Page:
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Transmission of Zika
Zika virus is known to spread to people through mosquito bites via mosquitoes of the Aedes species. These are the same mosquitoes that spread dengue and chikungunya viruses. About 1 in 5 people infected with Zika virus become ill.
Zika can be transmitted sexually from a person who has Zika to their partner. This can happen even if the person with Zika does not show symptoms. It is unclear how long the virus persists in fluids of those infected. For couples in their child-bearing years, the latest guidelines for prevention of sexual transmission of Zika virus should be followed.
Pregnant women at risk of Zika should consult their obstetrician and make sure they are familiar with the latest guidance from the CDC. This is particularly important if there has been recent travel to countries affected by Zika virus.
Zika infection during pregnancy can cause serious birth defects, including microcephaly and other problems in infants including eye defects, hearing loss and impaired growth. The CDC suggests that pregnant women in any trimester should consider postponing travel to regions where the Zika virus is active. Women trying to get pregnant should consult with their doctor or health provider before travel to those regions.
Symptoms of Zika
Illness resulting from Zika infection is typically mild, with symptoms lasting for several days to a week.
Symptoms of Zika include:
- Joint pain
- Muscle pain
- Conjunctivitis (red eyes)
According to the CDC, symptoms typically begin 2 to 7 days after being bitten by an infected mosquito. Because the symptoms of Zika are mild, it is difficult for people to recognize that they may be infected; as such, it is important to pay attention to whether any mosquito bites were sustained 2 to 7 days prior to the appearance of symptoms.
The CDC further indicates that the need for hospitalization is uncommon, while deaths resulting from Zika are quite rare.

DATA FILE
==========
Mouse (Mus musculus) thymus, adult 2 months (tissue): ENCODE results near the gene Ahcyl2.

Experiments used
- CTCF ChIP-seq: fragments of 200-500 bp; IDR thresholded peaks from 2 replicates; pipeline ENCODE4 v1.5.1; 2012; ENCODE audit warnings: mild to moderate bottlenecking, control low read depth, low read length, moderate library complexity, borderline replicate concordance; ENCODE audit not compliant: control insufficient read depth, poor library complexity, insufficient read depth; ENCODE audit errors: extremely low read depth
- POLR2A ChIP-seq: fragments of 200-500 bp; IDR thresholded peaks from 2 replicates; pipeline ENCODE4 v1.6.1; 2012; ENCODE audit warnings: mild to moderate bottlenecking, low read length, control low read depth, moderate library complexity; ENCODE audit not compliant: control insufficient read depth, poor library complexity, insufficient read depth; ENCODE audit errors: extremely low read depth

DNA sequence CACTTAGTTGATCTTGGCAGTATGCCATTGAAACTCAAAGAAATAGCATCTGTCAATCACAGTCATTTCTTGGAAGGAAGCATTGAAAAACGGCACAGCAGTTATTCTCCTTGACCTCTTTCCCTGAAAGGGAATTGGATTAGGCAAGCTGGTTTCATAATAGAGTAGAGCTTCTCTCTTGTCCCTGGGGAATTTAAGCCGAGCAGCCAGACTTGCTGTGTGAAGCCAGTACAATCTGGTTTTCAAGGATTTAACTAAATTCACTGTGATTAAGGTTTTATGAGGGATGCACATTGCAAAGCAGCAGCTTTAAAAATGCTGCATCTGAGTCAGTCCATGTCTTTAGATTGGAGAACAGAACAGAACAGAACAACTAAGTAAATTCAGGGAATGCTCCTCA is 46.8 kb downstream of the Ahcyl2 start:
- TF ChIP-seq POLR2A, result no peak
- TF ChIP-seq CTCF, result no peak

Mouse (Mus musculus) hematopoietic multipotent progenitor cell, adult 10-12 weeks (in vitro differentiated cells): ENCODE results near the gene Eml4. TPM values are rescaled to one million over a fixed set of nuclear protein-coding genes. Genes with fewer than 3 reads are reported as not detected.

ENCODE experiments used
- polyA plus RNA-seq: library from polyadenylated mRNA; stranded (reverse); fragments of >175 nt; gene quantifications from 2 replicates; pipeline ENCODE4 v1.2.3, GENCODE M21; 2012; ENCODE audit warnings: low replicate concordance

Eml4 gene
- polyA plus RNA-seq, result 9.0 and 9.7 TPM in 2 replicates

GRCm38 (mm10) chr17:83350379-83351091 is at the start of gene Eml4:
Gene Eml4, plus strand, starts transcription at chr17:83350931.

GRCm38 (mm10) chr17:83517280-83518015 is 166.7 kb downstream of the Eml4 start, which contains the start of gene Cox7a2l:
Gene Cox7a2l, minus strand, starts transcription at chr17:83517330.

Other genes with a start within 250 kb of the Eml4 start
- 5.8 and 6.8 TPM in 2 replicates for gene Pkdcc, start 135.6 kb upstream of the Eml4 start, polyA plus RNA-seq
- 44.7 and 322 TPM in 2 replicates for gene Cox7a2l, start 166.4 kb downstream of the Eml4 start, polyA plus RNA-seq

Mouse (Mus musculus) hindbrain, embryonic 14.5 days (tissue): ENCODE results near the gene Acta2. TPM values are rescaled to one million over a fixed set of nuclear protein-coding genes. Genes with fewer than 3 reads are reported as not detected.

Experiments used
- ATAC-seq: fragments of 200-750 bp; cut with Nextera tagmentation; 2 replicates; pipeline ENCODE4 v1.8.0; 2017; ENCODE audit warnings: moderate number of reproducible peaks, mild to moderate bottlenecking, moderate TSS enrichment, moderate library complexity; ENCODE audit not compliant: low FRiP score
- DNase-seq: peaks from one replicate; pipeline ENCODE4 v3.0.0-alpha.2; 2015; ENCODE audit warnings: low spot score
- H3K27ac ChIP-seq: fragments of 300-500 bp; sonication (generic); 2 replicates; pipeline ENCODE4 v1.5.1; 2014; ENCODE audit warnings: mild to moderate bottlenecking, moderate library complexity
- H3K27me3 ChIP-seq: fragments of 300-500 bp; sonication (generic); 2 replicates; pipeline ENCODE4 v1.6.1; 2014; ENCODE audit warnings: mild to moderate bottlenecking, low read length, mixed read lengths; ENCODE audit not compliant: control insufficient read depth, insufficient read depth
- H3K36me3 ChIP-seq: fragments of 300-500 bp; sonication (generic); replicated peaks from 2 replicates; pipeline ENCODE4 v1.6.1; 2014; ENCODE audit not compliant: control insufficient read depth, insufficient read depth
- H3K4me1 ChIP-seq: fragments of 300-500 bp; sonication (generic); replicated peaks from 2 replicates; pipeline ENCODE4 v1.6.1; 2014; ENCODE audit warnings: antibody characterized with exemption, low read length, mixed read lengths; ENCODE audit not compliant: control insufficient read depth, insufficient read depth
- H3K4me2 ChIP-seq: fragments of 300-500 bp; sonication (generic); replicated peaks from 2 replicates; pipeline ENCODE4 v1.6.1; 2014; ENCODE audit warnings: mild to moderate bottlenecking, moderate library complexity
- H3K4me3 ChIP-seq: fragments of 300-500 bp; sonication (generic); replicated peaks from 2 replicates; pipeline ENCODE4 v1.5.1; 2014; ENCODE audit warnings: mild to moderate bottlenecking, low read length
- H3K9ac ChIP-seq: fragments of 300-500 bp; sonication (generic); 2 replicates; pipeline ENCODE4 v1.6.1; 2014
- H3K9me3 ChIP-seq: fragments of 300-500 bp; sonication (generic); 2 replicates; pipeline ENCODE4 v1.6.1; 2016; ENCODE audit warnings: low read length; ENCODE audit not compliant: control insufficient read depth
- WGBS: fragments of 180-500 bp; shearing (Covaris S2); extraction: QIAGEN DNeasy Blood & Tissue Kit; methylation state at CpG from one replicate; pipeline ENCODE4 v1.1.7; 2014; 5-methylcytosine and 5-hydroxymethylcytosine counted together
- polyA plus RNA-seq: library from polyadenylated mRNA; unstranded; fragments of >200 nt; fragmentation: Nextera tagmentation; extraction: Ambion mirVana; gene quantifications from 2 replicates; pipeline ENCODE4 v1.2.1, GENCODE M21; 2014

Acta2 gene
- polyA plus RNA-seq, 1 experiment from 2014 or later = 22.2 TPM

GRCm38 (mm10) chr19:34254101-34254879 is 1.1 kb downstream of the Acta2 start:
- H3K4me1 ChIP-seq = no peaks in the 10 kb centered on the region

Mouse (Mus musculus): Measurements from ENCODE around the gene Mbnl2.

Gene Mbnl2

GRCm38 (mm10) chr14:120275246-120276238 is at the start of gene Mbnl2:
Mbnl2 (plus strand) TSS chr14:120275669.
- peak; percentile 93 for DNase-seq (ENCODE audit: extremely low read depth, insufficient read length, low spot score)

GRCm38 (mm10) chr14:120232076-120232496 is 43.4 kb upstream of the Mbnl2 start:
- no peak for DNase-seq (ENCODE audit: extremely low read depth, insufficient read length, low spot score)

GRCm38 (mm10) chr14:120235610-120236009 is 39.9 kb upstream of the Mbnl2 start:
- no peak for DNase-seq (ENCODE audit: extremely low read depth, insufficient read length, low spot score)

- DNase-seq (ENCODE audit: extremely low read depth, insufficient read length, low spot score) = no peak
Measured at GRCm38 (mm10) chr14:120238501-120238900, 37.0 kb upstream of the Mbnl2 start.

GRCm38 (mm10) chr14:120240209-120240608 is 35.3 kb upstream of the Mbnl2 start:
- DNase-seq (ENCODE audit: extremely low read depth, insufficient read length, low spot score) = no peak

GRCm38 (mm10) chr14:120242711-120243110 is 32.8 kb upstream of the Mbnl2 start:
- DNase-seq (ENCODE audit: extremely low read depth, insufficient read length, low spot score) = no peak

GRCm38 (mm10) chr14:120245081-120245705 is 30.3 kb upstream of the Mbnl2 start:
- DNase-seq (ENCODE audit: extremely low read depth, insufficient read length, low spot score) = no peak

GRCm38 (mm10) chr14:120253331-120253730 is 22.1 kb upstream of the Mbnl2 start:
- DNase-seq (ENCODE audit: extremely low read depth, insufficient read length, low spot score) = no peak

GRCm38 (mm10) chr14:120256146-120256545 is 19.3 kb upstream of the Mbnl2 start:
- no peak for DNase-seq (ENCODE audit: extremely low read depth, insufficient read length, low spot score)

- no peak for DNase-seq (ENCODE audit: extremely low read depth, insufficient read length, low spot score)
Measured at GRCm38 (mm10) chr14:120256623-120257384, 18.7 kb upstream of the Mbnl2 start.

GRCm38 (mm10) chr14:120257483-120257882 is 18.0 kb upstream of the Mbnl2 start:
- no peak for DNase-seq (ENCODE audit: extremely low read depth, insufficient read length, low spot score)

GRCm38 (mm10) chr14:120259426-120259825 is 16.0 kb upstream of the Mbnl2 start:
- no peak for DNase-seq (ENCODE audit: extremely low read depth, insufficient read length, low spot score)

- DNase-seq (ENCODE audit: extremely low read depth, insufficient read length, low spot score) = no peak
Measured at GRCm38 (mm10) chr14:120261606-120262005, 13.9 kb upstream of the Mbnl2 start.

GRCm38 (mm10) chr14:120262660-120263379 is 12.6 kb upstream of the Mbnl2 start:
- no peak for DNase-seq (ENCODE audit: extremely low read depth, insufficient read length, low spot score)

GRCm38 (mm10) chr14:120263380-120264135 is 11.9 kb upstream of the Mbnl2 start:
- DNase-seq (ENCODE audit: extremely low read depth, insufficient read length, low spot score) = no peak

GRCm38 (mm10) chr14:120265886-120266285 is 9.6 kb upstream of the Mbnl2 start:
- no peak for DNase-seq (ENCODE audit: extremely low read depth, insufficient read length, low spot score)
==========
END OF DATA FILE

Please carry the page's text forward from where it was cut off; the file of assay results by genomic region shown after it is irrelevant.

Prevention of Zika Transmission
Whether a person is infected or not, the best way to prevent the spread of Zika is to avoid getting mosquito bites. If you or someone you know plans on traveling to countries where Zika virus or other viruses spread by mosquitoes (such as dengue or chikungunya) are found, take the following steps:
- Use insect repellents
When used as directed, insect repellents are safe and effective for everyone, including pregnant and nursing women. Most insect repellents can be used on children in proper concentrations. Do not use products containing oil of lemon eucalyptus in children under the age of three years.
Repellents containing DEET, picaridin, IR3535, and some oil of lemon eucalyptus and para-menthane-diol products provide long lasting protection. If you use both sunscreen and insect repellent, apply the sunscreen first and then the repellent.
Do not spray insect repellent on the skin under your clothing. Always follow the label instructions when using insect repellent or sunscreen.
- Treat clothing with permethrin or purchase permethrin-treated clothing.
- When weather permits, wear long-sleeved shirts and long pants.
- Use air conditioning or window/door screens to keep mosquitoes out of your home, hotel room or place of work. Remember that the mosquitoes are believed to transmit Zika virus bite during the daytime as well as early morning and evening.
- Help reduce the number of mosquitoes inside and outside your home or hotel room by emptying standing water from containers such as flowerpots or buckets.
Currently no vaccine exists to prevent Zika virus disease. Follow these guidelines to treat symptoms:
- Get plenty of rest
- Drink fluids
- Take fever- and pain-relieving medicine. Do NOT take Aspirin or NSAIDs (such as ibuprofen.
CDC has issued a travel alert (Level 2-Practice Enhanced Precautions) for people traveling to regions and certain countries where Zika virus transmission is ongoing.
Follow the latest CDC guidance regarding areas affected with Zika by clicking here.
The virus is spreading rapidly so the list of countries affected may not reflect the current distribution due to the inherent lag in diagnostic testing and reporting.